Bill Bailey (second from right), current owner of Pantego’s first fire truck, poses with local volunteer firefighters (from left) David Council, Derrick Myers, Chris Rouse and Thomas Sparks. (WDN Photo/Kevin Scott Cutler)

Archived Story

Pantego relic returns home for a day

Published 4:40pm Thursday, November 22, 2012

PANTEGO — A unique relic from Beaufort County’s past recently made its way back to Pantego, if only for a day.
The town’s very first fire truck, a vintage 1951 Chevrolet, was displayed on the grounds of the Pantego Academy Museum. Its current owner Bill Bailey, who restored the vehicle, drove it down from Virginia Beach at the invitation of Virginia Hollowell, a museum volunteer.
The fire truck has an interesting history. When it was brand new, just off the assembly line, it served the Virginia Beach borough of Thalia, where it was part of that department’s line-up for nearly two decades.
Then, Pantego founded a volunteer fire department in 1969, according to Chris Rouse, its current chief. The town went shopping for a fire engine and, with a limited budget, opted to purchase the old Thalia model for $1,000.
“The first check written by the Pantego department was to buy that truck,” Rouse said.
The sale came with a stipulation. When Pantego was ready to sell the 1951 vehicle, the Thalia department was to have first refusal.
The fire engine served Pantego area residents until 2002, ending its stint as a spare truck. It was a far cry from the shiny, red fire engine that was recently on display.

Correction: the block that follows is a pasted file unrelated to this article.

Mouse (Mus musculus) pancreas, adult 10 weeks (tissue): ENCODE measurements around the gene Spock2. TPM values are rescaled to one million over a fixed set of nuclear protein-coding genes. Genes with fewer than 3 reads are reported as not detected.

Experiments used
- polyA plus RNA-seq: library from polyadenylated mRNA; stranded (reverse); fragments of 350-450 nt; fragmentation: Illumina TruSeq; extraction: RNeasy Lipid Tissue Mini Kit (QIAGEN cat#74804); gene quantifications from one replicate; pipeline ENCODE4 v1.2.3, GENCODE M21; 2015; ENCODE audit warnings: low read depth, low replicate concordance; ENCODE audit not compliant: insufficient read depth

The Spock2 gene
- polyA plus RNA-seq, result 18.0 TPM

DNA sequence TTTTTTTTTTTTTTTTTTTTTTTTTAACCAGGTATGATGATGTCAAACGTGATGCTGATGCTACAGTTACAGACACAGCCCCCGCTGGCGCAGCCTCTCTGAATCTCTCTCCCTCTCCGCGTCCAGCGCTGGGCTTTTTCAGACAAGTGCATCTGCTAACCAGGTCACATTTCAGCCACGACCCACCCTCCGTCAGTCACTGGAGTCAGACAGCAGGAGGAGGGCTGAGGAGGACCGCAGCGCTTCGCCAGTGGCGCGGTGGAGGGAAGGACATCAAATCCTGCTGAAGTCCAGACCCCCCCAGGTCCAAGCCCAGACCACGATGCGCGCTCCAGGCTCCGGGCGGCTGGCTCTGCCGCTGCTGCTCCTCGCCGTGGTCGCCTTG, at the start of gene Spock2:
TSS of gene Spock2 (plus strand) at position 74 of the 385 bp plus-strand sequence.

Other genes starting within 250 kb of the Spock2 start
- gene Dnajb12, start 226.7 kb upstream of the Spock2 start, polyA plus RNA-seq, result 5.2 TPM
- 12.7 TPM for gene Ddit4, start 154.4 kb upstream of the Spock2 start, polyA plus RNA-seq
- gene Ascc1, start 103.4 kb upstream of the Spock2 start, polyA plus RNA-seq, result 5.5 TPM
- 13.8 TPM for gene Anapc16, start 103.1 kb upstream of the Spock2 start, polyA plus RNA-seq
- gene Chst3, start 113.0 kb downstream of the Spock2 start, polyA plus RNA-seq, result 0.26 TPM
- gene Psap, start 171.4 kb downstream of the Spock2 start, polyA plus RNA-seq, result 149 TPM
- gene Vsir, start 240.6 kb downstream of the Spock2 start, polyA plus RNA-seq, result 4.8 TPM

“It looked terrible,” Rouse said. “It was even past the point of putting in  parades.”
Here’s where Thalia enters the picture again.
“The members of the Thalia department didn’t even know the truck still existed,” Bailey said. “But we decided to have it towed back home.”
Bailey began a five-year restoration project on the truck and, even though it no longer sees active service, it has been used frequently for parades. Then, after a 10-year absence, it revisited its former home in Pantego last month.
“Everything on that truck has been sandblasted, re-chromed … there’s nothing that hasn’t been restored,” Bailey pointed out.
The fire engine’s return delighted local residents, including firefighters who were too young to remember the truck in its prime.
“The people here are very happy to see it,” Bailey said as he watched several members of the Pantego Volunteer Fire Department pose for photos with the truck. “That’s what I was hoping for.”

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